# hexadecimal

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Related to Hexdecimal numbering system: octal number system

## hexadecimal notation

,**hexadecimal**

a number system having a base 16; the symbols for the numbers 0--9 are the same as those used in the decimal system, and the numbers 10--15 are usually represented by the letters A--F. The system is used as a convenient way of representing the internal binary code of a computer

Collins Discovery Encyclopedia, 1st edition © HarperCollins Publishers 2005

## hexadecimal

[‚hek·sə′des·məl] (mathematics)

Pertaining to a number system using the base 16. Also known as sexadecimal.

McGraw-Hill Dictionary of Scientific & Technical Terms, 6E, Copyright © 2003 by The McGraw-Hill Companies, Inc.

## hexadecimal

(mathematics)(Or "hex") Base 16. A number representation
using the digits 0-9, with their usual meaning, plus the
letters A-F (or a-f) to represent hexadecimal digits with
values of (decimal) 10 to 15. The right-most digit counts
ones, the next counts multiples of 16, then 16^2 = 256, etc.

For example, hexadecimal BEAD is decimal 48813:

digit weight value B = 11 16^3 = 4096 11*4096 = 45056 E = 14 16^2 = 256 14* 256 = 3584 A = 10 16^1 = 16 10* 16 = 160 D = 13 16^0 = 1 13* 1 = 13 ----- BEAD = 48813

There are many conventions for distinguishing hexadecimal numbers from decimal or other bases in programs. In C for example, the prefix "0x" is used, e.g. 0x694A11.

Hexadecimal is more succinct than binary for representing bit-masks, machines addresses, and other low-level constants but it is still reasonably easy to split a hex number into different bit positions, e.g. the top 16 bits of a 32-bit word are the first four hex digits.

The term was coined in the early 1960s to replace earlier "sexadecimal", which was too racy and amusing for stuffy IBM, and later adopted by the rest of the industry.

Actually, neither term is etymologically pure. If we take "binary" to be paradigmatic, the most etymologically correct term for base ten, for example, is "denary", which comes from "deni" (ten at a time, ten each), a Latin "distributive" number; the corresponding term for base sixteen would be something like "sendenary". "Decimal" is from an ordinal number; the corresponding prefix for six would imply something like "sextidecimal". The "sexa-" prefix is Latin but incorrect in this context, and "hexa-" is Greek. The word octal is similarly incorrect; a correct form would be "octaval" (to go with decimal), or "octonary" (to go with binary). If anyone ever implements a base three computer, computer scientists will be faced with the unprecedented dilemma of a choice between two *correct* forms; both "ternary" and "trinary" have a claim to this throne.

For example, hexadecimal BEAD is decimal 48813:

digit weight value B = 11 16^3 = 4096 11*4096 = 45056 E = 14 16^2 = 256 14* 256 = 3584 A = 10 16^1 = 16 10* 16 = 160 D = 13 16^0 = 1 13* 1 = 13 ----- BEAD = 48813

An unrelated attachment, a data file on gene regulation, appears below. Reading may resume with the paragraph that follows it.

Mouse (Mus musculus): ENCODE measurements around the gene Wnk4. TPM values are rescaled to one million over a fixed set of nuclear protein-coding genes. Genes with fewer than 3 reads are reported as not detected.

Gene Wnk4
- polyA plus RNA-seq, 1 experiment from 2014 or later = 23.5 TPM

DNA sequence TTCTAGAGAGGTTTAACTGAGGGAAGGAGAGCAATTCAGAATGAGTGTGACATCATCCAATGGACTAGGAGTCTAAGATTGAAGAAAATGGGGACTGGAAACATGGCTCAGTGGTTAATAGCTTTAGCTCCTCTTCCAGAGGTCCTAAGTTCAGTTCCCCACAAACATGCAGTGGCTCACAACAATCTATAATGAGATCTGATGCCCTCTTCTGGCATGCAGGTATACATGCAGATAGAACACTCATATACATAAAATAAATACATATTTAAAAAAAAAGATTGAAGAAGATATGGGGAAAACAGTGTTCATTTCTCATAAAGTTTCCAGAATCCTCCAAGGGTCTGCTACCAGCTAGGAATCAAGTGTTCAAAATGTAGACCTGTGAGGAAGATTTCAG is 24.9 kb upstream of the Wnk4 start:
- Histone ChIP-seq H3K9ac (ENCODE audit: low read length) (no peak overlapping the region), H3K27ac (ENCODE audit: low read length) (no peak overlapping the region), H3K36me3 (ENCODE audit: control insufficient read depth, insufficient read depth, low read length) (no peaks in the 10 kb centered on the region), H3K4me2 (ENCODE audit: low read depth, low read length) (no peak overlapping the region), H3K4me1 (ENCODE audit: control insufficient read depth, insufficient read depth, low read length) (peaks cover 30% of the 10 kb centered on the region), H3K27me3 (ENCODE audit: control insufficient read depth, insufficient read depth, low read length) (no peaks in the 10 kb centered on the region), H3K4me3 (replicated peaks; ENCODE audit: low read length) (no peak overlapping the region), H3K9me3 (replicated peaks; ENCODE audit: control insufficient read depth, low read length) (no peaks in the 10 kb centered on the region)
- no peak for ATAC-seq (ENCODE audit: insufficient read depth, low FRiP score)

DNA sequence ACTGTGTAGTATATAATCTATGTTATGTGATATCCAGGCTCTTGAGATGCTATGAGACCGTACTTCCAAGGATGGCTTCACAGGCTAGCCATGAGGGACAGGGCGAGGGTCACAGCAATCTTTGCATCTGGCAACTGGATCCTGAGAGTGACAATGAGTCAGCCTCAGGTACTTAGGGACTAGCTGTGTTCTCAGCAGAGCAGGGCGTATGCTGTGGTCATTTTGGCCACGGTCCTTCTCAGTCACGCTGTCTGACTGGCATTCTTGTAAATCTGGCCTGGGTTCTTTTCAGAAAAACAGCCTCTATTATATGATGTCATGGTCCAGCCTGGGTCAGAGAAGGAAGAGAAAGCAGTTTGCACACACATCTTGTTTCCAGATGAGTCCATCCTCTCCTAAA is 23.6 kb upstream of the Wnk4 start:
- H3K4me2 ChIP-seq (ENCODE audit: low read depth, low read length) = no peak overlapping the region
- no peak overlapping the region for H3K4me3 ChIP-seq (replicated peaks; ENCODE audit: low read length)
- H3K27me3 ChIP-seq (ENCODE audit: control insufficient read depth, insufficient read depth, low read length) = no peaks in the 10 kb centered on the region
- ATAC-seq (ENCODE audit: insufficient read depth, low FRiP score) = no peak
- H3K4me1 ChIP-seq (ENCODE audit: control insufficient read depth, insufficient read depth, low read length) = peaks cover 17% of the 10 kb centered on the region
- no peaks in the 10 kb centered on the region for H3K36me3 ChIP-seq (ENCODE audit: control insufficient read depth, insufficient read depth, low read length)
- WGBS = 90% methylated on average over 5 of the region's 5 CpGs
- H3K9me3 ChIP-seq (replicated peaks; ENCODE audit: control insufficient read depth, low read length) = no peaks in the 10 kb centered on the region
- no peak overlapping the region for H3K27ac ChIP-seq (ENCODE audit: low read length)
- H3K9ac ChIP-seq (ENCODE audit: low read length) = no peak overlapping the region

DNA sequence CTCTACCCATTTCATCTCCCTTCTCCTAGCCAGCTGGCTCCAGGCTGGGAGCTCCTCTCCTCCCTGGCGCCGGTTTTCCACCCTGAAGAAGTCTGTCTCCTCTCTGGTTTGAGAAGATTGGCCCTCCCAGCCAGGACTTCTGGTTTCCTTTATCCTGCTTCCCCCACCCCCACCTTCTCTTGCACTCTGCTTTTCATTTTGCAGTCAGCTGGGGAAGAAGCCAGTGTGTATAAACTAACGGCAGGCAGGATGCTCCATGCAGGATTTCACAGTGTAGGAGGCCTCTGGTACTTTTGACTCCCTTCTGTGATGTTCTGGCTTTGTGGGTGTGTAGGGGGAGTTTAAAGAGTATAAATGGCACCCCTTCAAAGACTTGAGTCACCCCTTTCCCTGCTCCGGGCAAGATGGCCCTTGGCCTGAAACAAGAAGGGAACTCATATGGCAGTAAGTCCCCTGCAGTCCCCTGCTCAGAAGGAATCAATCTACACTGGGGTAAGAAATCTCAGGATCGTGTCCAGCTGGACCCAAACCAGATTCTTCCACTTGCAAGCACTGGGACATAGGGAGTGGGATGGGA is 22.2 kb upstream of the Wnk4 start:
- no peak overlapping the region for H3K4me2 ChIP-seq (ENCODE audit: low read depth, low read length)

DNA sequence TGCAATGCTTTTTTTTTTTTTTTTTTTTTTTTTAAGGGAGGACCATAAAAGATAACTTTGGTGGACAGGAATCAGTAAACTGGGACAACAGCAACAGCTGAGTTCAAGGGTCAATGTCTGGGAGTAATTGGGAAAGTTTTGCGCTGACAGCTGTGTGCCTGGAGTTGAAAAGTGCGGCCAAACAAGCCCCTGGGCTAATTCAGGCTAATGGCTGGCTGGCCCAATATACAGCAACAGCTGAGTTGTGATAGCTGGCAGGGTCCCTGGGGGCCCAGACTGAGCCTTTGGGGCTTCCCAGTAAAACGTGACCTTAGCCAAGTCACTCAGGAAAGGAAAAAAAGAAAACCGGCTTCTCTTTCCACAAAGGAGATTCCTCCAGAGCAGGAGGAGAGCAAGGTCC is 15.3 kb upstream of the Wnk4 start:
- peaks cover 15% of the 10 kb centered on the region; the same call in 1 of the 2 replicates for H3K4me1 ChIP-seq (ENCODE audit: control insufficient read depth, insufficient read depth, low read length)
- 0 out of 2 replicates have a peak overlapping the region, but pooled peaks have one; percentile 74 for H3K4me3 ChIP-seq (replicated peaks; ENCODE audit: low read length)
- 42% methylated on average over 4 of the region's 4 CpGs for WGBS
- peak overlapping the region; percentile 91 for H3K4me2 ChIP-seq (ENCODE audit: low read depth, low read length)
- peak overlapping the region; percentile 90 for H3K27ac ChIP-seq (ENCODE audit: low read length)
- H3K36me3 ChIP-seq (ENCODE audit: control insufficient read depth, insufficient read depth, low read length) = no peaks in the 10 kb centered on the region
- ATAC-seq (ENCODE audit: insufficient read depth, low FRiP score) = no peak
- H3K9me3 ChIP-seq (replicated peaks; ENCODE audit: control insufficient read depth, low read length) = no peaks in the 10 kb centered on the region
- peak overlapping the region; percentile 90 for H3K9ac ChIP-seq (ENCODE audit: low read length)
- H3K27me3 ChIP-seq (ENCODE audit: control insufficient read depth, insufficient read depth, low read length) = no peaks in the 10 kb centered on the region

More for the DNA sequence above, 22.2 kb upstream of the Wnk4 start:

There are many conventions for distinguishing hexadecimal numbers from decimal or other bases in programs. In C for example, the prefix "0x" is used, e.g. 0x694A11.

Hexadecimal is more succinct than binary for representing bit-masks, machines addresses, and other low-level constants but it is still reasonably easy to split a hex number into different bit positions, e.g. the top 16 bits of a 32-bit word are the first four hex digits.

The term was coined in the early 1960s to replace earlier "sexadecimal", which was too racy and amusing for stuffy IBM, and later adopted by the rest of the industry.

Actually, neither term is etymologically pure. If we take "binary" to be paradigmatic, the most etymologically correct term for base ten, for example, is "denary", which comes from "deni" (ten at a time, ten each), a Latin "distributive" number; the corresponding term for base sixteen would be something like "sendenary". "Decimal" is from an ordinal number; the corresponding prefix for six would imply something like "sextidecimal". The "sexa-" prefix is Latin but incorrect in this context, and "hexa-" is Greek. The word octal is similarly incorrect; a correct form would be "octaval" (to go with decimal), or "octonary" (to go with binary). If anyone ever implements a base three computer, computer scientists will be faced with the unprecedented dilemma of a choice between two *correct* forms; both "ternary" and "trinary" have a claim to this throne.

This article is provided by FOLDOC - Free Online Dictionary of Computing (

**foldoc.org**)## hex

(**HEX**adecimal) Hexadecimal means 16, and the base 16 numbering system is used as a shorthand for representing binary numbers. Each half byte (four bits) is assigned a hex digit or letter as in the following chart with its decimal and binary equivalents. Hex values are identified with an "h" or dollar sign, thus $A7, A7h and A7H all stand for hex A7. See hex chart and hex editor.

Base16 10 2Hex Dec Binary0 0 0000 1 1 0001 2 2 0010 3 3 0011 4 4 0100 5 5 0101 6 6 0110 7 7 0111 8 8 1000 9 9 1001 A 10 1010 B 11 1011 C 12 1100 D 13 1101 E 14 1110 F 15 1111

Interpreting the Hex |
---|

As decimal digits increment by 10, hexadecimal digits increment by 16. Hexadecimal is a shorthand for human readability of binary, which is the intrinsic numbering system in the computer. See binary values. |

A7 = decimal 167 (10x16+7x1) = binary 10100111 (128+32+4+2+1) A000 = decimal 40,960 (10x4096) = binary 1010000000000000 (32768+8192)

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